Negative corpus is the process of determining what caused a fire by eliminating each possible cause, one by one, until only one possible cause remains. The one remaining possibility is then determined to be the cause of the fire, regardless of a complete lack of physical evidence to support that conclusion.
Even though the most recent editions of NFPA 921 have soundly rejected negative corpus as a violation of the scientific method, it continues to be applied by fire investigators to draw expert conclusions based on an absence of evidence.
NFPA 921 (2014), 19.6.5, at 203
The process of elimination is an integral part of the scientific method. Alternative hypotheses should be considered and challenged against the facts. Elimination of a testable hypothesis by disproving the hypothesis with reliable evidence is a fundamental part of the scientific method. However, the process of elimination can be used inappropriately The process of determining the ignition source for a fire, by eliminating all ignition sources found, known, or believed to have been present in the area of origin, and then claiming such methodology is proof of an ignition source for which there is no supporting evidence of its existence, is referred to by some investigators as negative corpus. . . [Negative corpus] is not consistent with the scientific method, is inappropriate, and should not be used because it generates untestable hypotheses, and may result in incorrect determinations of the ignition source and first fuel ignited. Any hypotheses formulated for eh casual factors (e.g., first fuel, ignition source, and ignition sequence), must be based on the analysis of facts. Those facts are derived from evidence, observations, calculations, experiments, and the laws of science. Speculative information cannot be included in the analysis.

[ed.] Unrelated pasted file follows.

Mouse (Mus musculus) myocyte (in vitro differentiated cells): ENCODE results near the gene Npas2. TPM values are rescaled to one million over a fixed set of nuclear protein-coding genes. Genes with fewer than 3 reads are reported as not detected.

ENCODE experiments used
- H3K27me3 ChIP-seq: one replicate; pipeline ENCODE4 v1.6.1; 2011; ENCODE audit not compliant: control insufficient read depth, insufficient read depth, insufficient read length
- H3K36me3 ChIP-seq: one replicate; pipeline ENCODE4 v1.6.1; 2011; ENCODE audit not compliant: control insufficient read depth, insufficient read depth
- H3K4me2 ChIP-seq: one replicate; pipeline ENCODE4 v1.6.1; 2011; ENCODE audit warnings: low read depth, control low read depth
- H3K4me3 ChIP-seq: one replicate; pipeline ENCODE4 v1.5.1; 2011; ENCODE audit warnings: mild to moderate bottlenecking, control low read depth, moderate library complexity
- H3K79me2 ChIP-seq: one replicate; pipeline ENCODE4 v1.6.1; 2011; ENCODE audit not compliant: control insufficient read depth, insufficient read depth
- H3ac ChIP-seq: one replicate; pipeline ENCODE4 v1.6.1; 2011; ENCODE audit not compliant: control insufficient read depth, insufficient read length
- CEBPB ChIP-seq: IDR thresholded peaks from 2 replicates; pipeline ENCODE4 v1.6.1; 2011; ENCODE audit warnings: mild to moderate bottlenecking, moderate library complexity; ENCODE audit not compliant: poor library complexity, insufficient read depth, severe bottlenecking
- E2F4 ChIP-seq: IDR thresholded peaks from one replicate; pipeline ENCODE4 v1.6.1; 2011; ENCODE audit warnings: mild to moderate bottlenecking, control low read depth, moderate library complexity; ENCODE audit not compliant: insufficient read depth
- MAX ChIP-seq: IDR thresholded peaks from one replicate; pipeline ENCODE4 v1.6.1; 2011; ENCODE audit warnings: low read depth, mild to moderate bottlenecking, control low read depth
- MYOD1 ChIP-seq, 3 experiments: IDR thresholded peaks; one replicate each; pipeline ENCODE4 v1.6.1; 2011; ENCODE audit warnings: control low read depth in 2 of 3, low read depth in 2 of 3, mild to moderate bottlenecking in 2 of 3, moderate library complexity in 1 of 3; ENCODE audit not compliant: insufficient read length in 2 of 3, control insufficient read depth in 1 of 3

NFPA 921 (2014), 22.214.171.124, at 202
There are times when there is no physical evidence of the ignition source found at the origin, but where an ignition sequence can logically be inferred using other data. Any determinations of fire cause should be based on evidence rather than on the absence of evidence; however, there are limited circumstances when the ignition source cannot be identified, but the ignition sequence can logically be inferred. This inference may be arrived at through the testing of alternate hypotheses involving potential ignition sequence, provide that the conclusion regarding the remaining ignition sequence is consistent with all known facts. The following are examples of situation that lend themselves to formulating an ignition scenario when the ignition source is not found during the examination of the fire scene. This list is not exclusive and the fire investigator is cautioned to to hypothesize and igniting sequence without data to logically supports the hypothesis.
(A) Diffuse fuel explosions and flash fires.
(B) When an ignitable liquid residue (confirmed by laboratory analysis) is found at one of more locations within the fire scene and its presence at the location(s) does not have an innocent explanation.
(C) When there are multiple fires.
(D) When trailers are observed.
(E) The fire was observed or recorded at or near the time of inception or before it spread to a secondary fuel.
Law Review Articles
Folklore and Forensics: The Challenges of Arson Investigation and Innocence Claims, P. Tafti and P. Bieber, 119 W. Va. L. Rev. 549 (2016)
None at this time
State of Wisconsin v. Joseph A. Awe, Case No. 07 CF 54 (Decision and Order, State of Wisconsin, Circuit Court, Marquette County, 3/21/2013).
Jeffrey Russ v. Safeco Insurance Company of America, No. 2:11CV195-KS-MTP, 2013 WL 1310501 (S.D. Miss. 2013)
State of Arizona v. Robert Douglas Gibson Jr., CR20104390-001 (Ruling of Hon. Paul E. Tang, July 25, 2013).